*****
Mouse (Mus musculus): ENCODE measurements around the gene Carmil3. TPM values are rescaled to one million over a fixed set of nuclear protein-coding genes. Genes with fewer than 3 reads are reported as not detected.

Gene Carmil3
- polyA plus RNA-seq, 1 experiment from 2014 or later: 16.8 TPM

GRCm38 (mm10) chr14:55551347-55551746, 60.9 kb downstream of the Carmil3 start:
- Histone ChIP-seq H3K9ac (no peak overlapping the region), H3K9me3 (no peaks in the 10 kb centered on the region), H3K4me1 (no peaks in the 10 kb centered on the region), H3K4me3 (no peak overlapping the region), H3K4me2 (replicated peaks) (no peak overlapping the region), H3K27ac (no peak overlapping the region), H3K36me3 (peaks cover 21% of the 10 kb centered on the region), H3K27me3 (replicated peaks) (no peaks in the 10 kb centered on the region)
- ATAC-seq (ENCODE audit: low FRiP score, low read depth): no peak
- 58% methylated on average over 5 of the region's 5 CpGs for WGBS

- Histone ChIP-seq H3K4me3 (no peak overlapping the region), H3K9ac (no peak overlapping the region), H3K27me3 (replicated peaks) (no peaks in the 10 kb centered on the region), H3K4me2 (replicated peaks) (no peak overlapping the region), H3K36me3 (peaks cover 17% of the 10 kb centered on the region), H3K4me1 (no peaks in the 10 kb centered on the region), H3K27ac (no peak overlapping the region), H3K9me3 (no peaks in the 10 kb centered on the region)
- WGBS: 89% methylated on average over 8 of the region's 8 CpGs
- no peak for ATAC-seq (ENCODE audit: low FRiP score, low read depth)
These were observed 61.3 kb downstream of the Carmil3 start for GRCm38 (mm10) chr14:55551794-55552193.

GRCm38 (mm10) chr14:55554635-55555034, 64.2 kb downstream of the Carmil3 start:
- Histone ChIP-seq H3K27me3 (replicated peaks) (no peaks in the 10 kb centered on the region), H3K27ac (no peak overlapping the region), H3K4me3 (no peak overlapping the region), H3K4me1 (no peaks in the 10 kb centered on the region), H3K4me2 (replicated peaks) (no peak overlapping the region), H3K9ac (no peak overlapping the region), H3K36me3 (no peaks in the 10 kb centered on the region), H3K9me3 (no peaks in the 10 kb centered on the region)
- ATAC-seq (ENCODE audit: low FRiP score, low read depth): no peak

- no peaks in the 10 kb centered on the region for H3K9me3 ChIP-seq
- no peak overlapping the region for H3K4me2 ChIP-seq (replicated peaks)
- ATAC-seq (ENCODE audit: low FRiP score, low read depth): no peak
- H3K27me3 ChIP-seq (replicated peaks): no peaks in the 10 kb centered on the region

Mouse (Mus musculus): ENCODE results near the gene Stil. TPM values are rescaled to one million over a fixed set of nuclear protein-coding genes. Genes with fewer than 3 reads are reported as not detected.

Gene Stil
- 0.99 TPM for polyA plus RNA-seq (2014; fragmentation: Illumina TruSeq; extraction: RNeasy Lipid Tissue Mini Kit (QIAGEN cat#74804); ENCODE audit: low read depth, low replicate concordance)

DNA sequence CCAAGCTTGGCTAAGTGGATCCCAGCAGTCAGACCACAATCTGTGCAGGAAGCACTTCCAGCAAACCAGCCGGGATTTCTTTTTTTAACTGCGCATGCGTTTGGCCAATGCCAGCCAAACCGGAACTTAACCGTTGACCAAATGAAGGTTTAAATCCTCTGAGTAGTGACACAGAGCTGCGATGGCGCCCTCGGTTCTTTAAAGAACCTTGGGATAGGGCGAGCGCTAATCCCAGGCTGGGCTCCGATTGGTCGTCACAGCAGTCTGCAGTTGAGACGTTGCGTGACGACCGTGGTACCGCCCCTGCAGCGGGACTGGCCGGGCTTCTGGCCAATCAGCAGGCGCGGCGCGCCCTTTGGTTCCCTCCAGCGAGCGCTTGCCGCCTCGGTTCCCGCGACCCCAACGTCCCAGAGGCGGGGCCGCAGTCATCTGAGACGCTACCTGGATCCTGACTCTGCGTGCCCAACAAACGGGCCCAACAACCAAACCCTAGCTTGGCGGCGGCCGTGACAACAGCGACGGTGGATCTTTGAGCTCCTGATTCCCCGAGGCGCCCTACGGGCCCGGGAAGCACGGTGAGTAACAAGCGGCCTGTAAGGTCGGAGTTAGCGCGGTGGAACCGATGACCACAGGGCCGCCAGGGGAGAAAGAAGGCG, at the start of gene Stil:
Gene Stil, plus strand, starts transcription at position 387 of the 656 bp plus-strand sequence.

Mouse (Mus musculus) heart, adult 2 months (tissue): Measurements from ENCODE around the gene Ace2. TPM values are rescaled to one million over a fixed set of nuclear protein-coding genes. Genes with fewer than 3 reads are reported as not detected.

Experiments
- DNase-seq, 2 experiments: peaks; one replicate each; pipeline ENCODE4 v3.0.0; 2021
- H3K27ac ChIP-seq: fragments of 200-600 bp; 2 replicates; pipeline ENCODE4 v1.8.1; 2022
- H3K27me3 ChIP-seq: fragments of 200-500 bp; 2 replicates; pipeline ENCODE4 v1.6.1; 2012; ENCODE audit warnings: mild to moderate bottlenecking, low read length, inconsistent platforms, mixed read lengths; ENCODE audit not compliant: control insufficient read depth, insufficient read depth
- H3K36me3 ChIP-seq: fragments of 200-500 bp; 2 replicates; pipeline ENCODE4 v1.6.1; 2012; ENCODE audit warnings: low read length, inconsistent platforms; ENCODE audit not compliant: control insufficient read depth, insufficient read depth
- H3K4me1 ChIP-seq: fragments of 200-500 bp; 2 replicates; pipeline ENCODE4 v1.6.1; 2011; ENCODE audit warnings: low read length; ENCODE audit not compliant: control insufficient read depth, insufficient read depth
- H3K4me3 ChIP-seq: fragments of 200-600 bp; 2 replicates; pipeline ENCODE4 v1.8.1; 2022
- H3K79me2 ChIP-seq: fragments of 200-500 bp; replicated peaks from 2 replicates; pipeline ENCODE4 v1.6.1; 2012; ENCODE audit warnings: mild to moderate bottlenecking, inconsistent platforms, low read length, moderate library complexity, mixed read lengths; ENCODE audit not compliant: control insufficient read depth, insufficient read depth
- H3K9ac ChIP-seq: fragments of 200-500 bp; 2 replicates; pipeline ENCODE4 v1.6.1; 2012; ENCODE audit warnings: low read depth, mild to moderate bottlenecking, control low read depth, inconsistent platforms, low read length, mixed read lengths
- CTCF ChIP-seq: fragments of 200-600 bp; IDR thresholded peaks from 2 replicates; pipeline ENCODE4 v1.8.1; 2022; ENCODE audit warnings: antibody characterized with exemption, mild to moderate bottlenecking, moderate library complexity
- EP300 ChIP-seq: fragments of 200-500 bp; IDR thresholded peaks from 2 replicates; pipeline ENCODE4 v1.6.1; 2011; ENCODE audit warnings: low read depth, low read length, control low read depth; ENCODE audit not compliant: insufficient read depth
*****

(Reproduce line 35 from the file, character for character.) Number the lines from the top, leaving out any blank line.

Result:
- EP300 ChIP-seq: fragments of 200-500 bp; IDR thresholded peaks from 2 replicates; pipeline ENCODE4 v1.6.1; 2011; ENCODE audit warnings: low read depth, low read length, control low read depth; ENCODE audit not compliant: insufficient read depth